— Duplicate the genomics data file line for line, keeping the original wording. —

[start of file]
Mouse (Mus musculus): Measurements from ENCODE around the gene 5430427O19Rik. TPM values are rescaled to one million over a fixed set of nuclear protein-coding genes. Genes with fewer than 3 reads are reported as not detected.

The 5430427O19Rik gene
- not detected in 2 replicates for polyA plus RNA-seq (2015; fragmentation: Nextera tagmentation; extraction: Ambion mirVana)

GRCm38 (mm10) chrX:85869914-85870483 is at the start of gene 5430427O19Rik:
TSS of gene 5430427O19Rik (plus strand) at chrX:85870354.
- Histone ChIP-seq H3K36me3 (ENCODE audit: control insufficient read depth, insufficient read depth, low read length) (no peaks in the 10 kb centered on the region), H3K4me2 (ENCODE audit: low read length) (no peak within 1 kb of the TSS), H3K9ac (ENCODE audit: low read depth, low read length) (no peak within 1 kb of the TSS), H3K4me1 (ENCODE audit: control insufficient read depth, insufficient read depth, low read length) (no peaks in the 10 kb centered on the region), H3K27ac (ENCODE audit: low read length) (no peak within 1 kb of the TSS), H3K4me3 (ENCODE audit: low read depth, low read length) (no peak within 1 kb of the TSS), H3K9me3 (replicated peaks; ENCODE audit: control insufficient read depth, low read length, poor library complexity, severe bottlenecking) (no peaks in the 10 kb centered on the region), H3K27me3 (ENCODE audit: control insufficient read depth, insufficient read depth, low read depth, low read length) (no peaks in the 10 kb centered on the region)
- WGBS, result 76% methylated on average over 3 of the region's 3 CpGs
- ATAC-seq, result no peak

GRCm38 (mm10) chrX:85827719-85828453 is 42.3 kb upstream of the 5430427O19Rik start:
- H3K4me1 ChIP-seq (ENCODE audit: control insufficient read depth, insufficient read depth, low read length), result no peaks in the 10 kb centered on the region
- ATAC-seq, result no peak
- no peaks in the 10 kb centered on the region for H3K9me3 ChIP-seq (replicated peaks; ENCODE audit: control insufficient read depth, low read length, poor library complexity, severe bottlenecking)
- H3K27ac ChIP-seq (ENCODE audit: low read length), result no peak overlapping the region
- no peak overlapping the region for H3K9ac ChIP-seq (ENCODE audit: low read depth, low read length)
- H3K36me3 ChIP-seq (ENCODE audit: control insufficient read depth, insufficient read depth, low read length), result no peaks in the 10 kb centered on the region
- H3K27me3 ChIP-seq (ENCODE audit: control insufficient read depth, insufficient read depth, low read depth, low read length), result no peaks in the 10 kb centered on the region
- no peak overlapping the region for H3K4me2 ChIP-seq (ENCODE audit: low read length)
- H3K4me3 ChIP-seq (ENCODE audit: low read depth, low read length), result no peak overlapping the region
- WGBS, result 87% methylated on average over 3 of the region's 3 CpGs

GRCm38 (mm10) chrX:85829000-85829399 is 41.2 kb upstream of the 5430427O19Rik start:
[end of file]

Mouse (Mus musculus): Measurements from ENCODE around the gene 5430427O19Rik. TPM values are rescaled to one million over a fixed set of nuclear protein-coding genes. Genes with fewer than 3 reads are reported as not detected.

The 5430427O19Rik gene
- not detected in 2 replicates for polyA plus RNA-seq (2015; fragmentation: Nextera tagmentation; extraction: Ambion mirVana)

GRCm38 (mm10) chrX:85869914-85870483 is at the start of gene 5430427O19Rik:
TSS of gene 5430427O19Rik (plus strand) at chrX:85870354.
- Histone ChIP-seq H3K36me3 (ENCODE audit: control insufficient read depth, insufficient read depth, low read length) (no peaks in the 10 kb centered on the region), H3K4me2 (ENCODE audit: low read length) (no peak within 1 kb of the TSS), H3K9ac (ENCODE audit: low read depth, low read length) (no peak within 1 kb of the TSS), H3K4me1 (ENCODE audit: control insufficient read depth, insufficient read depth, low read length) (no peaks in the 10 kb centered on the region), H3K27ac (ENCODE audit: low read length) (no peak within 1 kb of the TSS), H3K4me3 (ENCODE audit: low read depth, low read length) (no peak within 1 kb of the TSS), H3K9me3 (replicated peaks; ENCODE audit: control insufficient read depth, low read length, poor library complexity, severe bottlenecking) (no peaks in the 10 kb centered on the region), H3K27me3 (ENCODE audit: control insufficient read depth, insufficient read depth, low read depth, low read length) (no peaks in the 10 kb centered on the region)
- WGBS, result 76% methylated on average over 3 of the region's 3 CpGs
- ATAC-seq, result no peak

GRCm38 (mm10) chrX:85827719-85828453 is 42.3 kb upstream of the 5430427O19Rik start:
- H3K4me1 ChIP-seq (ENCODE audit: control insufficient read depth, insufficient read depth, low read length), result no peaks in the 10 kb centered on the region
- ATAC-seq, result no peak
- no peaks in the 10 kb centered on the region for H3K9me3 ChIP-seq (replicated peaks; ENCODE audit: control insufficient read depth, low read length, poor library complexity, severe bottlenecking)
- H3K27ac ChIP-seq (ENCODE audit: low read length), result no peak overlapping the region
- no peak overlapping the region for H3K9ac ChIP-seq (ENCODE audit: low read depth, low read length)
- H3K36me3 ChIP-seq (ENCODE audit: control insufficient read depth, insufficient read depth, low read length), result no peaks in the 10 kb centered on the region
- H3K27me3 ChIP-seq (ENCODE audit: control insufficient read depth, insufficient read depth, low read depth, low read length), result no peaks in the 10 kb centered on the region
- no peak overlapping the region for H3K4me2 ChIP-seq (ENCODE audit: low read length)
- H3K4me3 ChIP-seq (ENCODE audit: low read depth, low read length), result no peak overlapping the region
- WGBS, result 87% methylated on average over 3 of the region's 3 CpGs

GRCm38 (mm10) chrX:85829000-85829399 is 41.2 kb upstream of the 5430427O19Rik start: